A driver may notice noise coming from the vicinity of the wheel, maybe some steering wander or looseness in the steering, or perhaps abnormal tread wear on the front tires. The noise may change when turning or become louder or even disappear at certain speeds. This noise should not be confused with the clicks and pops produced by a worn outer CV joint on a FWD car. A bad outer CV joint usually only makes noise when turning, not while driving straight ahead.

Once a bearing is worn, the wear rate is accelerated by seals that no longer keep out contaminants, and increased heat may break down and eventually expel the lubricant. This slippery slope can quickly lead to a catastrophic failure.

Advertisement

Looking Closer

When a bearing wears out, it is usually a case of inadequate lubrication, faulty installation or improper adjustment. For the repair to be successful, you must first determine why the previous bearing failed. For sealed hub units, examining the internal bearings and races is impossible, so your investigation must go in another direction.

Interview the customer to find out what kind of roads they typically drive on, as well as what types of loads they carry. If the customer overloads the vehicle, bearing damage could be inevitable.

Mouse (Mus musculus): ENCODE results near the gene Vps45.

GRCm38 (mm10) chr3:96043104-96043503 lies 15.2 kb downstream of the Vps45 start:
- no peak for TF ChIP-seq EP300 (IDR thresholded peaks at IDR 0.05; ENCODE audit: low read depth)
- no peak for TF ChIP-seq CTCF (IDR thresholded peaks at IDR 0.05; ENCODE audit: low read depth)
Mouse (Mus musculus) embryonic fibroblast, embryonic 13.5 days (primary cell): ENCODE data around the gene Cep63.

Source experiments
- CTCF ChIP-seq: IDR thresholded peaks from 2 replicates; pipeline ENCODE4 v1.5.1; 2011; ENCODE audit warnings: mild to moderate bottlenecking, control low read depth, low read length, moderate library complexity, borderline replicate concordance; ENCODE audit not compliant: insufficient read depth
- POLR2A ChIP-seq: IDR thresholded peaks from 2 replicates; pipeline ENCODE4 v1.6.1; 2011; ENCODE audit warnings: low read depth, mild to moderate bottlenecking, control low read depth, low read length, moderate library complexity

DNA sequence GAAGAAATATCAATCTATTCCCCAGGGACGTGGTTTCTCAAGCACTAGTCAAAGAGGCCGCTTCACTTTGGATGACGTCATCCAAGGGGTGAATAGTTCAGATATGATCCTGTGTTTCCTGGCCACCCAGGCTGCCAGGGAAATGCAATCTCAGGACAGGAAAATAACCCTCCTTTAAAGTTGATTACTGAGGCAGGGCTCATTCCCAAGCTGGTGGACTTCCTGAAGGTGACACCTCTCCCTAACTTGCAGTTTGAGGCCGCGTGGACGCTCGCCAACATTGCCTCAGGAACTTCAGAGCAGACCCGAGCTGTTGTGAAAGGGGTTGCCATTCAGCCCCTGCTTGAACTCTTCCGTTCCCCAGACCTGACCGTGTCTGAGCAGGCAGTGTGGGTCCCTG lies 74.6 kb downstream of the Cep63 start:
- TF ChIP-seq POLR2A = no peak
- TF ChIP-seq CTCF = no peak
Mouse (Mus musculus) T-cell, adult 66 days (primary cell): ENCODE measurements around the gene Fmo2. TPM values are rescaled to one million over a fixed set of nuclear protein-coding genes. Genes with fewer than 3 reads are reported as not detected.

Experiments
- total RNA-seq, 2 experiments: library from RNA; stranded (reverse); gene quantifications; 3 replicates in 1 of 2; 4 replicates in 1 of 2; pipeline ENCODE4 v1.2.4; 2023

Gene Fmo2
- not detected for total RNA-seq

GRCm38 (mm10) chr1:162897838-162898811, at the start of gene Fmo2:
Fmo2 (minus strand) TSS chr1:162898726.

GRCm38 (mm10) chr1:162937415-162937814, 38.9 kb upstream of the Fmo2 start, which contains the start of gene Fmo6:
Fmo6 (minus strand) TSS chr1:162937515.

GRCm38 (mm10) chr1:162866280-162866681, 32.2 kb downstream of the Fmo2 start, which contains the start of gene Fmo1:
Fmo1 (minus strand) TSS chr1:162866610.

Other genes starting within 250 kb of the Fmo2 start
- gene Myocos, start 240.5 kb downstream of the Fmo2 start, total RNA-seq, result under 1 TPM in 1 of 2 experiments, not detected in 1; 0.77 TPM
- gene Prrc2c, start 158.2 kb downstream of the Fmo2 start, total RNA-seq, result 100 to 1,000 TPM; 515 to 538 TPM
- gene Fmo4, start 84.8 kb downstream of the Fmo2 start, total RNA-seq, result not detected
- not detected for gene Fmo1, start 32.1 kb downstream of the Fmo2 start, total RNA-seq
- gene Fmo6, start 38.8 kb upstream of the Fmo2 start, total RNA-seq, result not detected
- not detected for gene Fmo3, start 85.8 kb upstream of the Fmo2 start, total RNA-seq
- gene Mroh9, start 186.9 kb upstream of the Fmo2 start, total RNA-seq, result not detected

The most common failure pattern for bearings is for those on the passenger side of the vehicle to fail first. The passenger-side bearings are exposed to the most standing water in the gutter. If the bearings on the driver side of the vehicle fail first, take an extremely close look at the passenger-side bearings: failure may not be far behind.

Metallurgy

Most bearing components are heat-treated to harden the metal. However, this heat-treating can only penetrate so far into the metal. Once the bearing has worn through this layer, rapid and catastrophic wear occurs to the softer metal below. This type of fatigue failure is called “spalling.” This kind of damage causes the metal to come off in flakes. If a bearing overheats, the hot lubricant breaks down and can cause scoring and even etching of the bearing surfaces.